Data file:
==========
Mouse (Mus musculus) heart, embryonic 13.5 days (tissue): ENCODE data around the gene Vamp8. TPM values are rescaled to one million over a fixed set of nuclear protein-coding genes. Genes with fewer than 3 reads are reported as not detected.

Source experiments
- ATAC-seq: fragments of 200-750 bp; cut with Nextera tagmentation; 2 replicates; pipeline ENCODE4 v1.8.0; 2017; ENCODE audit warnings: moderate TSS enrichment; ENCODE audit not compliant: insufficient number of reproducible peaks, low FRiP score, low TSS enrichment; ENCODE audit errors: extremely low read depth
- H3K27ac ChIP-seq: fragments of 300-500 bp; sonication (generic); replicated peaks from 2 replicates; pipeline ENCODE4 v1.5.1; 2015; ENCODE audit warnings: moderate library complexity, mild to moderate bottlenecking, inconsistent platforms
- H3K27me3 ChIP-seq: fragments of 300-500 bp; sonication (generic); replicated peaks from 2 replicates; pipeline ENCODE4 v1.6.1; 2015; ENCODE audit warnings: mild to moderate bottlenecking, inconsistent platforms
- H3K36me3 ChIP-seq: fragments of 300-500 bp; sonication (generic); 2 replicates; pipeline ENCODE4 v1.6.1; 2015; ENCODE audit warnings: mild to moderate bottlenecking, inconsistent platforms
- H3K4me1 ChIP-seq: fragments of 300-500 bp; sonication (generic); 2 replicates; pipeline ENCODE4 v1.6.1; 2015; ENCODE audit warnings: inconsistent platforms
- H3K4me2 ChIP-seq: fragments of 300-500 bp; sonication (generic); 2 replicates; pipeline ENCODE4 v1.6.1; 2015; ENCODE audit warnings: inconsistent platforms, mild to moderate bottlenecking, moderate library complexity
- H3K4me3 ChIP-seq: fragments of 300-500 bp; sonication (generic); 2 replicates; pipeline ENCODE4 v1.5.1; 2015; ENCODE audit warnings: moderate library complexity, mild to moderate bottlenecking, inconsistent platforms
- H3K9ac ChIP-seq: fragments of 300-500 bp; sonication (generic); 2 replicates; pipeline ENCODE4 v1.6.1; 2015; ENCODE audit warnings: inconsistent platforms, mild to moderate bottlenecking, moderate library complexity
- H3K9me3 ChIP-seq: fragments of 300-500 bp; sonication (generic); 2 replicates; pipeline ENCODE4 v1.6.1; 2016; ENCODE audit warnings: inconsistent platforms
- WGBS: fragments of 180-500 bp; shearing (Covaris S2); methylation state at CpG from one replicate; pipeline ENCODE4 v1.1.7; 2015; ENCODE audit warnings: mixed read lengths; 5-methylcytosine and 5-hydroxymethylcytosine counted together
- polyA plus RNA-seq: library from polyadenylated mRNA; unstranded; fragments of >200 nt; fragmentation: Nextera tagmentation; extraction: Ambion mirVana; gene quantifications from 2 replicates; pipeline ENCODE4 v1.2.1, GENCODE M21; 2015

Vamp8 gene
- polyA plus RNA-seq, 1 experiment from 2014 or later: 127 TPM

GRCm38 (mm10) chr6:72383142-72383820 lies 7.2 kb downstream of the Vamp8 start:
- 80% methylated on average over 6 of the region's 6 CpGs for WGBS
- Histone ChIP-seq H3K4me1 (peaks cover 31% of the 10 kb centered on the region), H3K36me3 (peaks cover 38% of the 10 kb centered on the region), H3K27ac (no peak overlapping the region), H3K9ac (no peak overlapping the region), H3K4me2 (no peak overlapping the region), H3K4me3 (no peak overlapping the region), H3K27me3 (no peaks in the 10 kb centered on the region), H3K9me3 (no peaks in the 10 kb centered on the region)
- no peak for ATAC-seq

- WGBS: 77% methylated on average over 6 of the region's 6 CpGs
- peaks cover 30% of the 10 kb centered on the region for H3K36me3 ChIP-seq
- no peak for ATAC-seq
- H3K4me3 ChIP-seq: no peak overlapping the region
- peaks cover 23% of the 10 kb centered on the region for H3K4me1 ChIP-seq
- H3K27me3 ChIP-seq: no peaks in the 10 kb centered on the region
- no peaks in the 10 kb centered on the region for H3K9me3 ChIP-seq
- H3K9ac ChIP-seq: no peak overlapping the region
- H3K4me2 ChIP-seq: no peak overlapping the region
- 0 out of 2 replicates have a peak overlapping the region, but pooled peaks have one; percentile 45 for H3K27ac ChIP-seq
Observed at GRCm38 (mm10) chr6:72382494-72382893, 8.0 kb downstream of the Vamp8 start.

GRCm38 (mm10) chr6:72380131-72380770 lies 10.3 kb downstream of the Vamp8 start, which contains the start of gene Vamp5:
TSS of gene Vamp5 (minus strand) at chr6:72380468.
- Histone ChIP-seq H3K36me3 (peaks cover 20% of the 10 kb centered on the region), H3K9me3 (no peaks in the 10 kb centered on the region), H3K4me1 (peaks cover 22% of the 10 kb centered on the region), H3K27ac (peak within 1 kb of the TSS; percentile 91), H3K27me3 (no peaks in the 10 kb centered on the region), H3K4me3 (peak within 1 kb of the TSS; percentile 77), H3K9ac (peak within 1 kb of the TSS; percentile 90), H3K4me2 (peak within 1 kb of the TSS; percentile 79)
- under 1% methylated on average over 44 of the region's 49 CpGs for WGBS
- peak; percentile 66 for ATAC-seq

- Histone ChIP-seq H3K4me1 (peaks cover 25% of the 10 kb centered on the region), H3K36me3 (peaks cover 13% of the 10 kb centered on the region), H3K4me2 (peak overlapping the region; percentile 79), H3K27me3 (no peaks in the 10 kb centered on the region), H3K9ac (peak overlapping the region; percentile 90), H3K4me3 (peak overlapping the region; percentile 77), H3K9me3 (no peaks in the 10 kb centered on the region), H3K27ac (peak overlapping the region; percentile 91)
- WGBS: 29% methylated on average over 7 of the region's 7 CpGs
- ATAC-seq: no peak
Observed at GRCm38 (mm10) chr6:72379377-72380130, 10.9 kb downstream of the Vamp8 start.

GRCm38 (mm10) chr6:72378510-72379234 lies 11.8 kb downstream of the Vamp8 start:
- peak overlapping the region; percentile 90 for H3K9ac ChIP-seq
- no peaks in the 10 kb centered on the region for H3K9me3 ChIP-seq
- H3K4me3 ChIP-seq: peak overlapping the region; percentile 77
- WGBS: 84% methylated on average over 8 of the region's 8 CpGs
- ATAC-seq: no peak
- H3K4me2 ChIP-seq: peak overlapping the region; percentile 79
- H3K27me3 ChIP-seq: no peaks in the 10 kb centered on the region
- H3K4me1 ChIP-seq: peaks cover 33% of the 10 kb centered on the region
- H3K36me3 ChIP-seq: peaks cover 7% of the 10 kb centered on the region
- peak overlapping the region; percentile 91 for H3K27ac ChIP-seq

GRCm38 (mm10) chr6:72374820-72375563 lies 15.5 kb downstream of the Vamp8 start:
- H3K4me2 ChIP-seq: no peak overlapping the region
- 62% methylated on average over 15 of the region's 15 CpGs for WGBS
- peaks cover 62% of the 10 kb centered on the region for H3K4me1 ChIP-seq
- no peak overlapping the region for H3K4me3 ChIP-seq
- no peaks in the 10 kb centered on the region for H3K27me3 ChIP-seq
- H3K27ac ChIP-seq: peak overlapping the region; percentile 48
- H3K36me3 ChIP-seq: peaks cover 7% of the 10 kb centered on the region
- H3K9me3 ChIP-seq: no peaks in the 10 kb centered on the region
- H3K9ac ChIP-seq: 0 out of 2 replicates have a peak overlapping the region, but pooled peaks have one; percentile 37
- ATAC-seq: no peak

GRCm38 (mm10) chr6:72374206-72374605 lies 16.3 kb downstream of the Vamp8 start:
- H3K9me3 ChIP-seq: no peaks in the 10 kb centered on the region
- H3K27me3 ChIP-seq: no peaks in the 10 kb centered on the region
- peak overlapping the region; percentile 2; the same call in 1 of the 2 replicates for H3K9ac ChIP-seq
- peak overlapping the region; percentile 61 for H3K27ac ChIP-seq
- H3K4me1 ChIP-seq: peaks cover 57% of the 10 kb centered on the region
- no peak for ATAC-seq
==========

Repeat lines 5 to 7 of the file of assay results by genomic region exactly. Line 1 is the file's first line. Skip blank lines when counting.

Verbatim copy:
- H3K27me3 ChIP-seq: fragments of 300-500 bp; sonication (generic); replicated peaks from 2 replicates; pipeline ENCODE4 v1.6.1; 2015; ENCODE audit warnings: mild to moderate bottlenecking, inconsistent platforms
- H3K36me3 ChIP-seq: fragments of 300-500 bp; sonication (generic); 2 replicates; pipeline ENCODE4 v1.6.1; 2015; ENCODE audit warnings: mild to moderate bottlenecking, inconsistent platforms
- H3K4me1 ChIP-seq: fragments of 300-500 bp; sonication (generic); 2 replicates; pipeline ENCODE4 v1.6.1; 2015; ENCODE audit warnings: inconsistent platforms